Table 2. Marker correlations in pre-eclampsia cases and controls
ControlsPre-eclampsia
Mean PIFree β-hCGPAPP-AInhibin AActivin A
  1. hCG, human chorionic gonadotropin; PAPP-A, pregnancy-associated plasma protein-A; PI, pulsatility index.

Mean PI0.22 (P = 0.499)0.35 (P = 0.298)0.24 (P = 0.457)−0.13 (P = 0.697)
Free β-hCG0.02 (P = 0.896)0.11 (P = 0.198)0.26 (P = 0.002)0.03 (P = 0.678)
PAPP-A0.02 (P = 0.860)0.52 (P = 0.009)0.18 (P = 0.034)−0.03 (P = 0.752)
Inhibin A0.18 (P = 0.129)0.48 (P = 0.017)0.23 (P = 0.278)0.03 (P = 0.688)
Activin A0.23 (P = 0.046)−0.17 (P = 0.433)0.10 (P = 0.626)−0.32 (P = 0.125)

The predicted detection rates of pre-eclampsia, for different false positive rates, by uterine artery mean PI and maternal serum biochemical markers are shown in Table 3 and Figure 2. Screening by a combination of uterine artery mean PI and maternal serum activin A and inhibin A could identify 75% of patients who subsequently developed pre-eclampsia for a false positive rate of 5%. Alternatively, the detection rate was 92% at a false positive rate of 10%.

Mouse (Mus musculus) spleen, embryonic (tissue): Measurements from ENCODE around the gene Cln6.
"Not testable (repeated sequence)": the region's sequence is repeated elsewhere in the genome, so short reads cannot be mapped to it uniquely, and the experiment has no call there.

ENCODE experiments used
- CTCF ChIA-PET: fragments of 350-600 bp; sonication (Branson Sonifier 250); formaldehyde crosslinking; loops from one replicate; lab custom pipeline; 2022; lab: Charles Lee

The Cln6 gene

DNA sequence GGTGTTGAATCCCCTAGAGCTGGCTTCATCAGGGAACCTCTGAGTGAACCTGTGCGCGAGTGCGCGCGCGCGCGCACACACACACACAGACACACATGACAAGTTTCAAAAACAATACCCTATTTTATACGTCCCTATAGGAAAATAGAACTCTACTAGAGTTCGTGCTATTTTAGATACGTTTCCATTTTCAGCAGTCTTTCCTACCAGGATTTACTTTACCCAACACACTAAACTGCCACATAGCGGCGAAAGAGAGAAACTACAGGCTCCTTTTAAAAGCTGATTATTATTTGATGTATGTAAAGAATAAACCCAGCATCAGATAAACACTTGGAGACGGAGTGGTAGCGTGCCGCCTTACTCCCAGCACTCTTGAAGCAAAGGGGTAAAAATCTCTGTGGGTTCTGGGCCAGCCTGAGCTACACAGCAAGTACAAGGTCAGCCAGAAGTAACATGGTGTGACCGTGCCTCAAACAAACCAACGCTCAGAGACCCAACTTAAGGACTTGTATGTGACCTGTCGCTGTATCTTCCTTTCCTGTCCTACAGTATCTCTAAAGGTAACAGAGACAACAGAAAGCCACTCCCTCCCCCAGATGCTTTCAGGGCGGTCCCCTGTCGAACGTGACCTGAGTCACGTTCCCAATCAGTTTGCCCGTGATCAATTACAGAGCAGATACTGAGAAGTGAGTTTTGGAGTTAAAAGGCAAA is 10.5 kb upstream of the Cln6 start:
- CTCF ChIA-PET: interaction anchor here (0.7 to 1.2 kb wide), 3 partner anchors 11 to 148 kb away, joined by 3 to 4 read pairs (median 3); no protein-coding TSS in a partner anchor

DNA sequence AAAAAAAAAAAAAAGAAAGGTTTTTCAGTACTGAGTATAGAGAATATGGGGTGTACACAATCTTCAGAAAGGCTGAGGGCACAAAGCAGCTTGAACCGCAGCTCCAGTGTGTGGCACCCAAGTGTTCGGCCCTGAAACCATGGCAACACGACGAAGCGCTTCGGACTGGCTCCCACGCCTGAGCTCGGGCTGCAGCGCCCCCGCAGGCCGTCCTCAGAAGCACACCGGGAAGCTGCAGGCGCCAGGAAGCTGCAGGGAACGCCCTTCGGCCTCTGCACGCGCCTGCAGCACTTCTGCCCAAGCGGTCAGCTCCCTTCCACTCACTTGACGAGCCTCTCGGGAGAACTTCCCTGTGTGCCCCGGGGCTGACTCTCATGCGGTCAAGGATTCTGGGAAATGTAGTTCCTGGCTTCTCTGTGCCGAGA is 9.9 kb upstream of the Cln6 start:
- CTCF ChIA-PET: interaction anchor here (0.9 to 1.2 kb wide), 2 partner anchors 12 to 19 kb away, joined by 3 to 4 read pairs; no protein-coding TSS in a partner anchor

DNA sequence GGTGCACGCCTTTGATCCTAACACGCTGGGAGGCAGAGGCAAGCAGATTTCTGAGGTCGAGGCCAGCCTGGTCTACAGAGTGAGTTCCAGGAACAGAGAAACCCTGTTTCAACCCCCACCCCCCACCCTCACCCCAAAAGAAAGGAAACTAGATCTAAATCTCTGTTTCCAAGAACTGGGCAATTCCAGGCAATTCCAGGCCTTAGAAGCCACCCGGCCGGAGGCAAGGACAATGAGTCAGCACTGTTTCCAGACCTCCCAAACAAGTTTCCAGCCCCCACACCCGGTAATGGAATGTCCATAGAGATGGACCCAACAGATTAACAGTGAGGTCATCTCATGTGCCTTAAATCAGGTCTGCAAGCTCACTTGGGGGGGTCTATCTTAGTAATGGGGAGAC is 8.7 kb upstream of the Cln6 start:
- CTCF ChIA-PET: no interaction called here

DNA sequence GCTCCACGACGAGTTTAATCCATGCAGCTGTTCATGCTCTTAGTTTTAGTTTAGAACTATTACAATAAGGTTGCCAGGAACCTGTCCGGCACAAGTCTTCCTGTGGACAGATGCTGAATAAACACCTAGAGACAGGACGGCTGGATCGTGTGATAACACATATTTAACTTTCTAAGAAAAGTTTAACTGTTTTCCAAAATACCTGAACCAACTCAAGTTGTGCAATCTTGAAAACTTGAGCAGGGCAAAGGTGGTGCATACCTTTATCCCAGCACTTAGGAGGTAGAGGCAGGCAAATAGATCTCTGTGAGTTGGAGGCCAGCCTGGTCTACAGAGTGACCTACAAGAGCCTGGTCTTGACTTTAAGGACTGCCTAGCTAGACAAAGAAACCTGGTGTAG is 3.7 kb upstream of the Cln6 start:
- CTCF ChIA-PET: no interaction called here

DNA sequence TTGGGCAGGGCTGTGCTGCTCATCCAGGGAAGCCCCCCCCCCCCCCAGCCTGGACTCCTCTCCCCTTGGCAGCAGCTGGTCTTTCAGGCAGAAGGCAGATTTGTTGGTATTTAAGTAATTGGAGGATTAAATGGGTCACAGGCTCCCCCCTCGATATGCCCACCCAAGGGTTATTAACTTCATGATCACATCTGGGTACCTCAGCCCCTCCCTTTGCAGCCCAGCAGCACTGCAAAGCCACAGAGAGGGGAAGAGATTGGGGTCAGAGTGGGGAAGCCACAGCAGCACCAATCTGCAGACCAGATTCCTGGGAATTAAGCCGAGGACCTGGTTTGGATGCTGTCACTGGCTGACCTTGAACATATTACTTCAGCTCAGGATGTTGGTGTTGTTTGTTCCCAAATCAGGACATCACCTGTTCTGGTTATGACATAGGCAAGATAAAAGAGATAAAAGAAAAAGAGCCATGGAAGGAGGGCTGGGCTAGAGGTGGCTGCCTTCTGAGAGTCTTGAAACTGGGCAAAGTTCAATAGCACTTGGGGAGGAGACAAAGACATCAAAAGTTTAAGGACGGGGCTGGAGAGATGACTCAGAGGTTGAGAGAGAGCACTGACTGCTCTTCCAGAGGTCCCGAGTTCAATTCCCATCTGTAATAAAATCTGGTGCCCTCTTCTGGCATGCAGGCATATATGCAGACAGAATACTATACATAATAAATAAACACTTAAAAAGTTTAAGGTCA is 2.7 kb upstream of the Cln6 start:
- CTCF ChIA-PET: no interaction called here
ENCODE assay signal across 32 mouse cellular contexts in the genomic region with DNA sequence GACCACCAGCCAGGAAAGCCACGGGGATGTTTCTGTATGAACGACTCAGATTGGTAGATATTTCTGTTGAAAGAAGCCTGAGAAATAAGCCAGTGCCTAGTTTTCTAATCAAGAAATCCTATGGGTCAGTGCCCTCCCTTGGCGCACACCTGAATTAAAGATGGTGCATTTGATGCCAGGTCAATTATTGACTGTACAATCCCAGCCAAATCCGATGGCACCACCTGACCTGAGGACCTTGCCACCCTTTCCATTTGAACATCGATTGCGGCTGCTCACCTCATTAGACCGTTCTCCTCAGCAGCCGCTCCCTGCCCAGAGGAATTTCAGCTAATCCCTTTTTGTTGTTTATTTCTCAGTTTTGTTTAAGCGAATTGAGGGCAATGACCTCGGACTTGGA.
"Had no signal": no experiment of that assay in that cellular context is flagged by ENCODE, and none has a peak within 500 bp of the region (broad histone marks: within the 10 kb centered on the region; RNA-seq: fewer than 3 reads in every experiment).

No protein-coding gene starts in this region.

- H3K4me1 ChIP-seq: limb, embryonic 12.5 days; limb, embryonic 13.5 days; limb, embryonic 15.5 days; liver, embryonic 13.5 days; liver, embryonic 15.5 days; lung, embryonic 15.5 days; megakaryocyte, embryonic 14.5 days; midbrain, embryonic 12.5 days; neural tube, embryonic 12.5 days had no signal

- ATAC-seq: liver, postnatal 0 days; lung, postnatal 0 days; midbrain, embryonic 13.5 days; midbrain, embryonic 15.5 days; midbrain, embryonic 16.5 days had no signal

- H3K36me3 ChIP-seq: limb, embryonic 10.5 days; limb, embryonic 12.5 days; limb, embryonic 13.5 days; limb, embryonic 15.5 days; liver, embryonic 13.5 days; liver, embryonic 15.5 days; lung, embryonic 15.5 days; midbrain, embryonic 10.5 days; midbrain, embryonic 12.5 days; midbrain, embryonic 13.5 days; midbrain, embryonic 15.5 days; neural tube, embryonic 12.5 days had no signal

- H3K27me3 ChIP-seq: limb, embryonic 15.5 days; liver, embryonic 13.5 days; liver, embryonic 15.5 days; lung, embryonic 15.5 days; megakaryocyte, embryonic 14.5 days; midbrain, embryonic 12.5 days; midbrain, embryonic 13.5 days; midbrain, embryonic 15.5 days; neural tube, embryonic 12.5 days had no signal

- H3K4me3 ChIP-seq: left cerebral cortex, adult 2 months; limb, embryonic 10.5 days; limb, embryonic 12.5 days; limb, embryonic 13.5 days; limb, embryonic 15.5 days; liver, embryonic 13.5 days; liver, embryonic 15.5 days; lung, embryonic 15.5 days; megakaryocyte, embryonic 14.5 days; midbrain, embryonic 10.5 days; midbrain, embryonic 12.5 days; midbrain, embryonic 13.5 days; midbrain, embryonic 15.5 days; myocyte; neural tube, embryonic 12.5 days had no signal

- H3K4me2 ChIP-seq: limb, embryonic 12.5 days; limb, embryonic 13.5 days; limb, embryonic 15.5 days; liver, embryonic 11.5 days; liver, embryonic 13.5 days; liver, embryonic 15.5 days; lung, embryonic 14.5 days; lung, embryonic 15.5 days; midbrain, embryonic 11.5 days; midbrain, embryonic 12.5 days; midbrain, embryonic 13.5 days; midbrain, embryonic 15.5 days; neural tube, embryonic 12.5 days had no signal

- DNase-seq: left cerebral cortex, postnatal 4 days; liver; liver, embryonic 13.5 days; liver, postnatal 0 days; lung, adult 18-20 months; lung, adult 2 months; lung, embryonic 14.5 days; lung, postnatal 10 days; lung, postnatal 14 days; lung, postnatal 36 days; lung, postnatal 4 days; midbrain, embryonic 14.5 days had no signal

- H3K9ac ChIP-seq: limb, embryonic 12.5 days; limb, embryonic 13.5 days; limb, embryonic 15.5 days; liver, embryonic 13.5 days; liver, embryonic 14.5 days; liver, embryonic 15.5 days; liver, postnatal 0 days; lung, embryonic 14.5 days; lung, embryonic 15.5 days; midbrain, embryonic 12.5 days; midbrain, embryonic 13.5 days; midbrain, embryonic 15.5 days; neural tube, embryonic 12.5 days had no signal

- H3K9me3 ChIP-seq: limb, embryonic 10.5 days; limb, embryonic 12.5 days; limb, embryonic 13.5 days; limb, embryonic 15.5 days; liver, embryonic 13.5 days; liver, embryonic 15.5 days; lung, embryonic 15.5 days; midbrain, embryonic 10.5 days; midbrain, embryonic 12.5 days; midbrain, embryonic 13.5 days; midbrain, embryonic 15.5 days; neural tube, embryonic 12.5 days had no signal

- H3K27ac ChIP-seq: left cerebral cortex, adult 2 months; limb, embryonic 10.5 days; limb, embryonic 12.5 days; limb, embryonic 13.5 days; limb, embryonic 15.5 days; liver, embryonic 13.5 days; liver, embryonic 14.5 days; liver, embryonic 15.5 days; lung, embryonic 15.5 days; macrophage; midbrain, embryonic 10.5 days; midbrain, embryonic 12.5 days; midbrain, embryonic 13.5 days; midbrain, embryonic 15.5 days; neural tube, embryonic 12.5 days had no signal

Figure 2.

Receiver–operating characteristics plot for screening for pre-eclampsia by uterine artery mean pulsatility index (PI) (------) and uterine artery mean PI combined with maternal serum activin A and inhibin A (------).

Table 3. Area under the receiver–operating characteristics curve (AUC) and detection rates at 5% and 10% false positive rates (FPR) when screening for pre-eclampsia by uterine artery Doppler velocimetry and maternal serum levels of free β-hCG, PAPP-A, inhibin A and activin A
Method of screeningAUCDetection rate (%)
FPR 5%FPR 10%
  1. hCG, human chorionic gonadotropin; PAPP-A, pregnancy-associated plasma protein-A; PI, pulsatility index.

Uterine artery mean PI0.8725066
Maternal serum free β-hCG0.6881015